Acevedo Vila has adamantly opposed recounting all ballots at the same time all tally sheets are being verified. The president of the State Elections Commission has acknowledged publicly that it would be more efficient, more accurate, and faster to do both at the same time, as was unanimously agreed to by all three commissioners of the parties and by the president himself. This sensible, fair, and practical agreement was enacted into a rule of the electoral process and duly notified to the governor, the Legislature, and the public, as prescribed by law.

The law further provides that any rule or regulation agreed to unanimously by all parties can’t be amended or revoked, except by unanimous consent of all the commissioners and the president of the State Elections Commission. However, the president of the commission, a former Superior Court judge, decided to violate the law by not allowing the verification of the tally sheets with a simultaneous recount. He claims he is following the law, but what about his violation of the law that doesn’t allow him to change the rule once agreed to, unless by unanimous consent.

Not only is the law on our side; equity and justice are also on our side. It is an age-old principle that it is unfair, unjust, and immoral to change the rules once the game has started. That is precisely what Acevedo Vila asked the president to do, and that is precisely what the president did. Gracia has disgraced himself and is disgracing our electoral process, which up to now had been one of the most respected throughout the world.

Now, the issue of the three votes for two candidates appears to determine the outcome of the elections. The issue is whether three X marks or votes on a ballot where only two candidates are up for election is valid. The definition of mixed vote doesn’t take into consideration the unreasonable and absurd notion that you can vote for two candidates by making three Xs. That is so absurd the lawmakers didn’t deem it necessary to say it was illegal.

However, the instructions to the voters, as approved by unanimous consent of all three commissioners and the president, are clear on what a mixed vote (voto mixto) should be. The ballot instructions say how to vote mixed (votar mixto). "To vote mixed, you make an X under the insignia of the party of your preference and then another X next to another candidate under a column different from that of your party.... Keep in mind that you can only vote for one (1) candidate for governor and one (1) candidate for resident commissioner." (My translation.) In other words, the instructions to the voters are that if they vote under the insignia of a party, they can then vote only for a governor or resident commissioner of another party, not for both.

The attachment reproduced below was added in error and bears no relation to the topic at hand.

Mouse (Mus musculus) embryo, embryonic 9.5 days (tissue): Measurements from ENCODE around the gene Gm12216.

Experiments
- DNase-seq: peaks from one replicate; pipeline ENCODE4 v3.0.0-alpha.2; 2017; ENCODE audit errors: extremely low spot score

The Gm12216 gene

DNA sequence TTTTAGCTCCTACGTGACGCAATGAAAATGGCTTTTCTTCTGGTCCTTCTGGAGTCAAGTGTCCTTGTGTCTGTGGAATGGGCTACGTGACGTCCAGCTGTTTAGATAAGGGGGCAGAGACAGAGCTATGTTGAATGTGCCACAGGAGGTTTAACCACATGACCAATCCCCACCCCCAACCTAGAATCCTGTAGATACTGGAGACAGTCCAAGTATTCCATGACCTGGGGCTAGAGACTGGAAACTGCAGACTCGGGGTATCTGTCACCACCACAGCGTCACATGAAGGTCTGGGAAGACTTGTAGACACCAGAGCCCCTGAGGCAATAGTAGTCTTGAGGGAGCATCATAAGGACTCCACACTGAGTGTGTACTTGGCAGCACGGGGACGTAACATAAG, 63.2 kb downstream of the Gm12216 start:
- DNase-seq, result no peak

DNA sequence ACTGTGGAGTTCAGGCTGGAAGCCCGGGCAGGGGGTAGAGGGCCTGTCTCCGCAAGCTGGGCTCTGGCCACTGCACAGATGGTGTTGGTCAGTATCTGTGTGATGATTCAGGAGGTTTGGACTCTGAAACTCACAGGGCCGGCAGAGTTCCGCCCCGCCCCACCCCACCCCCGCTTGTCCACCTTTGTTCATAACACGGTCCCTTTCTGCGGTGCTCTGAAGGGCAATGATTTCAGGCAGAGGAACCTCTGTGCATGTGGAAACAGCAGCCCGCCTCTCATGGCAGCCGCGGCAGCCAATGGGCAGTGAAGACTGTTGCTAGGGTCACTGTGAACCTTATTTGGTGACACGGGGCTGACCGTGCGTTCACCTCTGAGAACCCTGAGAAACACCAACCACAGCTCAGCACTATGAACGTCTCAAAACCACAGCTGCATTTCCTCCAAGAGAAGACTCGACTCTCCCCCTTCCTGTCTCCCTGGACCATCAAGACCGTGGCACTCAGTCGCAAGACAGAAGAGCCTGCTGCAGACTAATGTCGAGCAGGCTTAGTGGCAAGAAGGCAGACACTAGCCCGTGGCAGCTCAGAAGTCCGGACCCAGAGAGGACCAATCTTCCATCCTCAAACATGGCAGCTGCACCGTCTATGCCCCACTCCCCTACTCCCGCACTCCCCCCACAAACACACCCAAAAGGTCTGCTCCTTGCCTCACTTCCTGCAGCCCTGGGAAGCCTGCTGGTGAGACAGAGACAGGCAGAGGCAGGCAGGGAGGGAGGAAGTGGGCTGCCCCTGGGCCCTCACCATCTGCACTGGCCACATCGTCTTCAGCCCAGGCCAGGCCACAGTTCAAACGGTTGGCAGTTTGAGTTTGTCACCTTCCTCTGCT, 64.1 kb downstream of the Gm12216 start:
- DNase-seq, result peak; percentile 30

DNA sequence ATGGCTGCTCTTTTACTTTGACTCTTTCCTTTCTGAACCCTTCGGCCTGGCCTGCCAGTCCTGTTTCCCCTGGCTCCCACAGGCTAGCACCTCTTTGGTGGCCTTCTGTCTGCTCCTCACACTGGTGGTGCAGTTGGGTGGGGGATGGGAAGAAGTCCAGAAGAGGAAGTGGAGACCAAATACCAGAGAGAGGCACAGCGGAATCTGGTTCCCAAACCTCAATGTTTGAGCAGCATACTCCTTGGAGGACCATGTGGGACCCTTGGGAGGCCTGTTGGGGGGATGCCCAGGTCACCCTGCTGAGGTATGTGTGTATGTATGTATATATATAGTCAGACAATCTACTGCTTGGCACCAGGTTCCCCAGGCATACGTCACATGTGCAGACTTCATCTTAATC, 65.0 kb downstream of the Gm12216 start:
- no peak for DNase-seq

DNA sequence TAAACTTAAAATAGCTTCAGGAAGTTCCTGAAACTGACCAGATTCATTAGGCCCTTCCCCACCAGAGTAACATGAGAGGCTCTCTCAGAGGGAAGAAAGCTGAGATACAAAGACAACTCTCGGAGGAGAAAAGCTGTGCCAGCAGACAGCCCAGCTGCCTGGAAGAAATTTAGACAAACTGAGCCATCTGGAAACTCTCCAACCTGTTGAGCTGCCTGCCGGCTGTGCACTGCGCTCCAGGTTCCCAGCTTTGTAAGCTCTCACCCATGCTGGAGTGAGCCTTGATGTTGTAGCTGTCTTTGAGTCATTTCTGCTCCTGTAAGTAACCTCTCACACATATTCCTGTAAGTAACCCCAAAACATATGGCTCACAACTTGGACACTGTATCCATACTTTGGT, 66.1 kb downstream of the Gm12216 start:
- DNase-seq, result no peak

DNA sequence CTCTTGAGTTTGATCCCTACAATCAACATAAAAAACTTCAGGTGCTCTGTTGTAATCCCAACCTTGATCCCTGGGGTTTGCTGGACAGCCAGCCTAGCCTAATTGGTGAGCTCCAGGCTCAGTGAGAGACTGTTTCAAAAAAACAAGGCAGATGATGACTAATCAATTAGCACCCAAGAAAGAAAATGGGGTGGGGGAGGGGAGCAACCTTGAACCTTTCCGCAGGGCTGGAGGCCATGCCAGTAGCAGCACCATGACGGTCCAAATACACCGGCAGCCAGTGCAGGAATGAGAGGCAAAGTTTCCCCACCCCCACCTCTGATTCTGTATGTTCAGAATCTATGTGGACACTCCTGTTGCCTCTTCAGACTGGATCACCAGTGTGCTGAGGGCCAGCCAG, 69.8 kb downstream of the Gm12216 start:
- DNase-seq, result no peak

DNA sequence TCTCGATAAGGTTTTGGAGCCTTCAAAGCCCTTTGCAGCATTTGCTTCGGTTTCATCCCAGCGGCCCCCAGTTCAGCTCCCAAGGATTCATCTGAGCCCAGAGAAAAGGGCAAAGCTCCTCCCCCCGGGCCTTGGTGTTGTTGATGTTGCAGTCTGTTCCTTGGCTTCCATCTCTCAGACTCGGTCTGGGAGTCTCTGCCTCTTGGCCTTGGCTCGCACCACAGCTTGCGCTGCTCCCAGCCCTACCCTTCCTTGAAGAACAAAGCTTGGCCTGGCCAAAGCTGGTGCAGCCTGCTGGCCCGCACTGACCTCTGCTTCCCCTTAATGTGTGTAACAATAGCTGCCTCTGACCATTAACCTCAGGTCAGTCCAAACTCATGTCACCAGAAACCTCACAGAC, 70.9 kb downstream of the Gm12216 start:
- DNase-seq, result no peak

Any other interpretation is completely erroneous and unreasonable. The rules are clear, and here again Acevedo Vila and his party, together with the president of the State Elections Commission, are changing the rules in order to change the results of the elections. All statewide ballots for governor and resident commissioner that have more than two Xs (or votes) are definitely null and void.

The big problem, however, is whether the federal court has jurisdiction in this issue. We feel confident it has, and it should have, because one of the most basic rights in our democracy is in question. The very foundations of democracy are being threatened by the trampling and denial of citizens’ right to freedom of speech, as expressed by voting, through trickery and immoral, inequitable decisions. Our trust and faith in the Supreme Court of Puerto Rico has been eroded because of its constant partisan-political decisions, which have consistently favored the Popular Democratic Party ever since Hernandez Colon was first elected governor and managed to appoint several very partisan-oriented judges.

If, as is estimated by several experts, there are more than fifteen thousand (15,000) ballots where voters marked three (3) Xs to elect two (2) candidates, Rossello is definitely the next governor, because those ballots are null and void. Only through cheating and fraud can Acevedo Vila win.

Carlos Romero Barcelo is a two-term former governor of Puerto Rico (1977-84), a two-term former resident commissioner (1993-2000), and a two-term former mayor of San Juan (1969-78). He was president of the New Progressive Party for 11 years.

This Caribbean Business article appears courtesy of Casiano Communications.